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Thursday, February 12, 2009
 
Court Blows Fastball Down NCAA Pipe

In a long awaited decision, an Ohio state court has ruled in favor of Oklahoma State University star pitcher Andrew Oliver. You might recall, Oliver was suspended by OSU before a critical college tournament game after news emerged that years before he had met with Minnesota Twins representatives with his attorneys while contemplating whether to retain his amateur status and attend college or turn pro after high school. NCAA Bylaw 12.3.2 allows amateurs to retain attorneys or advisors while considering such options as long as such professionals are not present at any meetings with professional clubs.

Oliver challenged his suspension in the Court of Common Pleas of Erie County, Ohio, arguing among other things, that such a rule interfered with his attorney client relationship and was against public policy, kind words for a rule that is emblematic of NCAA hypocrisy and arrogance. The NCAA presumably wanted 18 year olds and their families to have to deal with professional clubs without professional help, thus limiting the ability to choose the best option between turning pro and remaining ineligible until the athlete’s junior year. Oliver also challenged his suspension under Bylaw 19.7, which essentially allows the NCAA to punish member schools if they do not immediately suspend an athlete the NCAA finds has violated one of its sacred By Laws.

Judge Tygh M. Tone’s Opinion is remarkable on several fronts. First, the Judge held that student athletes are third party beneficiaries to the agreements between the NCAA and its member schools and that the NCAA thus owes a duty of good faith and fair dealing towards student athletes. Those are concepts long missing from the manner in which the NCAA treats the kids on the playing fields and in the gyms on college campuses across this country. Second, the Judge declared NCAA By Law 12.3.2 “unreliable . . . capricious…illogical . . . and arbitrary” and declared it void and unenforceable. The Judge made a similar finding with respect to By Law 19.7, also declaring it void.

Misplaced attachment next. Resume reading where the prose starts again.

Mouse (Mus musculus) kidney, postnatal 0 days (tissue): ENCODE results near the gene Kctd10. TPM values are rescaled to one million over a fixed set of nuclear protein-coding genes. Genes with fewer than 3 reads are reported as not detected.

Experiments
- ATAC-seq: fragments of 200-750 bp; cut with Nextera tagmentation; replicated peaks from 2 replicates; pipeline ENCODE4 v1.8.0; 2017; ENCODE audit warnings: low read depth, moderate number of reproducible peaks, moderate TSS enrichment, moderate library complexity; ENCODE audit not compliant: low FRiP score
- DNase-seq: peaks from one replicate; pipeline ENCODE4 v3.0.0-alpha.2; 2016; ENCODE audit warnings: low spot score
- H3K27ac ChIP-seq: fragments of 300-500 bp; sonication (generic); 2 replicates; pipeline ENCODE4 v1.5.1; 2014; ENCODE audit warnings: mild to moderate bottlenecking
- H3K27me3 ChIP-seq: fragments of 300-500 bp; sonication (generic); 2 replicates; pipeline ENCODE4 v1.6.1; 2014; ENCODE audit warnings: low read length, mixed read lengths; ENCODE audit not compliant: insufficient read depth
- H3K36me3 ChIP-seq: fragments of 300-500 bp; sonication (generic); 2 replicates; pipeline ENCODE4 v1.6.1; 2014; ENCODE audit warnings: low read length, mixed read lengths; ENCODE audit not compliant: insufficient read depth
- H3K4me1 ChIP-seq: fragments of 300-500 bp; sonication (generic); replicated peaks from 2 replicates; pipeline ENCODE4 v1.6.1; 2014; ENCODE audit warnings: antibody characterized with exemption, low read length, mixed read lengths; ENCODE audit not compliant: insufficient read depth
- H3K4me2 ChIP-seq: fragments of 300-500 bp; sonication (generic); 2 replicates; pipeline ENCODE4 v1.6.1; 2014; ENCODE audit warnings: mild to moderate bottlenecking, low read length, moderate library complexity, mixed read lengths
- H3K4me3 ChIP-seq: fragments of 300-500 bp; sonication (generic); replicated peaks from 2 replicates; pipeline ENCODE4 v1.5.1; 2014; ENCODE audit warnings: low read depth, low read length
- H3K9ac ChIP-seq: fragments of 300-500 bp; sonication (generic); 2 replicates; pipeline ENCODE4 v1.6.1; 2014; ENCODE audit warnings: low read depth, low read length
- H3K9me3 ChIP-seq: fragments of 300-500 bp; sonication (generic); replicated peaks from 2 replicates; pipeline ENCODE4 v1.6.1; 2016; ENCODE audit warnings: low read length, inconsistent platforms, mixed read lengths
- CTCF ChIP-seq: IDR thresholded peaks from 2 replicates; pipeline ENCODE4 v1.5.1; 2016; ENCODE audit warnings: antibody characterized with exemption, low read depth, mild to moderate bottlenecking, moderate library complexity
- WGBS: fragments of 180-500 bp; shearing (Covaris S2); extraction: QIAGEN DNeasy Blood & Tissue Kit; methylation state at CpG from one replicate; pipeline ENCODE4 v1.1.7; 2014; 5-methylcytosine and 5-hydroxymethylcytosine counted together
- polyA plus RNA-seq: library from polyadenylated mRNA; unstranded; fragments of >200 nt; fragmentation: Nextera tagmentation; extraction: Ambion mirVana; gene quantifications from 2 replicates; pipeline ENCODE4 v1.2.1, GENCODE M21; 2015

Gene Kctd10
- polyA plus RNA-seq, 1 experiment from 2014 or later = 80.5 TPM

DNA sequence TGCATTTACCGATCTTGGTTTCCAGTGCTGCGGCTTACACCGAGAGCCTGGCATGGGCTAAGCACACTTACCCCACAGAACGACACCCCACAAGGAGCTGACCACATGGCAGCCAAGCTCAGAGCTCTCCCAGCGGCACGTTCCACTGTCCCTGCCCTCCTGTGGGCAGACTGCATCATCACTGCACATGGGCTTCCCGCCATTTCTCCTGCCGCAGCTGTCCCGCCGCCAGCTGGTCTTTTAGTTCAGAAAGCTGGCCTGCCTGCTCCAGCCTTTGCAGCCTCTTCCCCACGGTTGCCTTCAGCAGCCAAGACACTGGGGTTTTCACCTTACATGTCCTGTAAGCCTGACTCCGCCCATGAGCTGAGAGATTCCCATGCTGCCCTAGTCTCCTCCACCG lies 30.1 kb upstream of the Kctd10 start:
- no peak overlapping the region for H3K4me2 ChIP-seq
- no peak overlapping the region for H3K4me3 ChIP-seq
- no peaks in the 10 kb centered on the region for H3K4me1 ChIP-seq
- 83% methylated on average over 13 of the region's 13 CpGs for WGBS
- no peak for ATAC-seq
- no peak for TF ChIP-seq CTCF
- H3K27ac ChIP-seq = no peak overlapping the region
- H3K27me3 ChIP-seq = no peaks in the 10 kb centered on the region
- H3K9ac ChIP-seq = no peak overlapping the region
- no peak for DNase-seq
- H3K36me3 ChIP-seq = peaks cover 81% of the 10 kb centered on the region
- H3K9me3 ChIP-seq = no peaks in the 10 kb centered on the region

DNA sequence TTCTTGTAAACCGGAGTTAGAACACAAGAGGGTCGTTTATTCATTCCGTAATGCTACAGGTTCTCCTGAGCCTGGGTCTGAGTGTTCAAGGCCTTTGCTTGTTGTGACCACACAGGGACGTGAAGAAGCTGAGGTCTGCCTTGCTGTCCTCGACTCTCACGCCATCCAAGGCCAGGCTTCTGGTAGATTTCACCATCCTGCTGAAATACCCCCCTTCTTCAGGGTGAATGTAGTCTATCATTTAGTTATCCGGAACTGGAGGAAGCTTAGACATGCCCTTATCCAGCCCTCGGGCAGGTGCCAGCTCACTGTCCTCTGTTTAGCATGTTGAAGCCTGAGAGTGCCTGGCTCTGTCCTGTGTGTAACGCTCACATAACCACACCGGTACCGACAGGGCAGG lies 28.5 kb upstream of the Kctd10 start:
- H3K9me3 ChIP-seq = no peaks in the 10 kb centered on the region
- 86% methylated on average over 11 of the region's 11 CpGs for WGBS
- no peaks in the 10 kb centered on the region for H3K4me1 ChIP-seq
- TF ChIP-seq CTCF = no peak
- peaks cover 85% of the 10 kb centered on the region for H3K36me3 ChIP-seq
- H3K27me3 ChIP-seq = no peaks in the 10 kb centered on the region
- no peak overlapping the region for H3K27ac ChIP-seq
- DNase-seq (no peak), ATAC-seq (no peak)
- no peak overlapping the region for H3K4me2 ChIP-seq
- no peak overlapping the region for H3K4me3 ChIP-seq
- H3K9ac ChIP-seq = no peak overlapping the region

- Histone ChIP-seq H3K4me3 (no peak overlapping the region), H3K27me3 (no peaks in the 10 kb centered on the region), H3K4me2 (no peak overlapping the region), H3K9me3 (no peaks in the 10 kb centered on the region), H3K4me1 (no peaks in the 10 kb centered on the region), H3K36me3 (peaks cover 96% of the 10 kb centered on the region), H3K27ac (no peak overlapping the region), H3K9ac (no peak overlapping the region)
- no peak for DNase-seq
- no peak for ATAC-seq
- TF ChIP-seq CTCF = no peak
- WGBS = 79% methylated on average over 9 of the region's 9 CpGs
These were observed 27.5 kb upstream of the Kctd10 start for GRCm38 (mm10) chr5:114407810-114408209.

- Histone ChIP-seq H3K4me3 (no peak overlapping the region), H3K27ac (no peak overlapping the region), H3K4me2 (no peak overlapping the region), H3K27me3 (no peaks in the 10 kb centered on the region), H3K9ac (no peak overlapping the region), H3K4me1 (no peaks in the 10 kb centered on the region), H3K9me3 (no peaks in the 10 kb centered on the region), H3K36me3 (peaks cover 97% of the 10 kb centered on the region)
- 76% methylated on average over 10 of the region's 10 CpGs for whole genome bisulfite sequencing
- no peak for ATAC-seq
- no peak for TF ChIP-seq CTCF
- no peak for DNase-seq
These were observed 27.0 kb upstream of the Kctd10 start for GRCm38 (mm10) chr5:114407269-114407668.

The Court then enjoined the NCAA from issuing any disciplinary action with respect to Mr. Oliver and announced the case would proceed to the next step of establishing damages Oliver suffered by the tawdry treatment he received from an institution thought to be impervious to the standards that govern the rest of us.





3 Comments:

Good. I hope the NCAA has to pay through the nose. One of the most inept groups out there in my opinion.

Blogger Pbenn001 -- 2/13/2009 12:58 AM  


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I agree with PBenn. Rediculous what kind of expectations they have. How can they expect a teenager to leave his contract negotiations to his/her parents and his/herself. They should revise the interprtation of the rule to allow for agent/attorneys to fully participate in negotiations on an individually hired basis. The NCAA's main concern is that they don't taint the amateur status. I don't see the problem if a player compensates a represntative via a contigency for services rendured. Aquiring the services of an attorney for the purposes of contract negotiation in no way results in the player being compensated for playing while enrolled in a college.

Blogger Joseph -- 4/17/2009 11:16 AM  


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